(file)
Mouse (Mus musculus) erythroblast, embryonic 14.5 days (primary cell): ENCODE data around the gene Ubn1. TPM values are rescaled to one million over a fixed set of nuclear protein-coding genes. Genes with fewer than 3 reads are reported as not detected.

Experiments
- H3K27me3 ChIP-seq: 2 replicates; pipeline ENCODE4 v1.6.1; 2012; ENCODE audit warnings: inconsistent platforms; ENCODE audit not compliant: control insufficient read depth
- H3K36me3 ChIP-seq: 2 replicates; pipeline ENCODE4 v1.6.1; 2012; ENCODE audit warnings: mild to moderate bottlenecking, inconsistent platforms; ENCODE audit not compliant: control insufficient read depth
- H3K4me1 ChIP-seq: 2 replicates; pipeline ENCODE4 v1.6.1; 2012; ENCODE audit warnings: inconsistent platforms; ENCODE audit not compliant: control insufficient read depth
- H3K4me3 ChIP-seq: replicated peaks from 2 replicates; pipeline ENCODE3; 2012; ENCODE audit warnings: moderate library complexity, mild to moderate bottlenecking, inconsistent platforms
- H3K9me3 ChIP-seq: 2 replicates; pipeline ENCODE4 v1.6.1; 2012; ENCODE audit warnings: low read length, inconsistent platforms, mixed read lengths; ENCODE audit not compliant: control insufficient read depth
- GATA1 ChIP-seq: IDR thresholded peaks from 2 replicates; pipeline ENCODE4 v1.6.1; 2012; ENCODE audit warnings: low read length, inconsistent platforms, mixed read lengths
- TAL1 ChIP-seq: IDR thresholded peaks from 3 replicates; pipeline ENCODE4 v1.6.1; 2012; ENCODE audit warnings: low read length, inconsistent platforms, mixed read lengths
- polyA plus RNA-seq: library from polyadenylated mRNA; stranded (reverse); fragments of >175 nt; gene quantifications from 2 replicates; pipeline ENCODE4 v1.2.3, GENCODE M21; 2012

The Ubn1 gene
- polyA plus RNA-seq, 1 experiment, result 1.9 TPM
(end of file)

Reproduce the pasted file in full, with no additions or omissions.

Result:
Mouse (Mus musculus) erythroblast, embryonic 14.5 days (primary cell): ENCODE data around the gene Ubn1. TPM values are rescaled to one million over a fixed set of nuclear protein-coding genes. Genes with fewer than 3 reads are reported as not detected.

Experiments
- H3K27me3 ChIP-seq: 2 replicates; pipeline ENCODE4 v1.6.1; 2012; ENCODE audit warnings: inconsistent platforms; ENCODE audit not compliant: control insufficient read depth
- H3K36me3 ChIP-seq: 2 replicates; pipeline ENCODE4 v1.6.1; 2012; ENCODE audit warnings: mild to moderate bottlenecking, inconsistent platforms; ENCODE audit not compliant: control insufficient read depth
- H3K4me1 ChIP-seq: 2 replicates; pipeline ENCODE4 v1.6.1; 2012; ENCODE audit warnings: inconsistent platforms; ENCODE audit not compliant: control insufficient read depth
- H3K4me3 ChIP-seq: replicated peaks from 2 replicates; pipeline ENCODE3; 2012; ENCODE audit warnings: moderate library complexity, mild to moderate bottlenecking, inconsistent platforms
- H3K9me3 ChIP-seq: 2 replicates; pipeline ENCODE4 v1.6.1; 2012; ENCODE audit warnings: low read length, inconsistent platforms, mixed read lengths; ENCODE audit not compliant: control insufficient read depth
- GATA1 ChIP-seq: IDR thresholded peaks from 2 replicates; pipeline ENCODE4 v1.6.1; 2012; ENCODE audit warnings: low read length, inconsistent platforms, mixed read lengths
- TAL1 ChIP-seq: IDR thresholded peaks from 3 replicates; pipeline ENCODE4 v1.6.1; 2012; ENCODE audit warnings: low read length, inconsistent platforms, mixed read lengths
- polyA plus RNA-seq: library from polyadenylated mRNA; stranded (reverse); fragments of >175 nt; gene quantifications from 2 replicates; pipeline ENCODE4 v1.2.3, GENCODE M21; 2012

The Ubn1 gene
- polyA plus RNA-seq, 1 experiment, result 1.9 TPM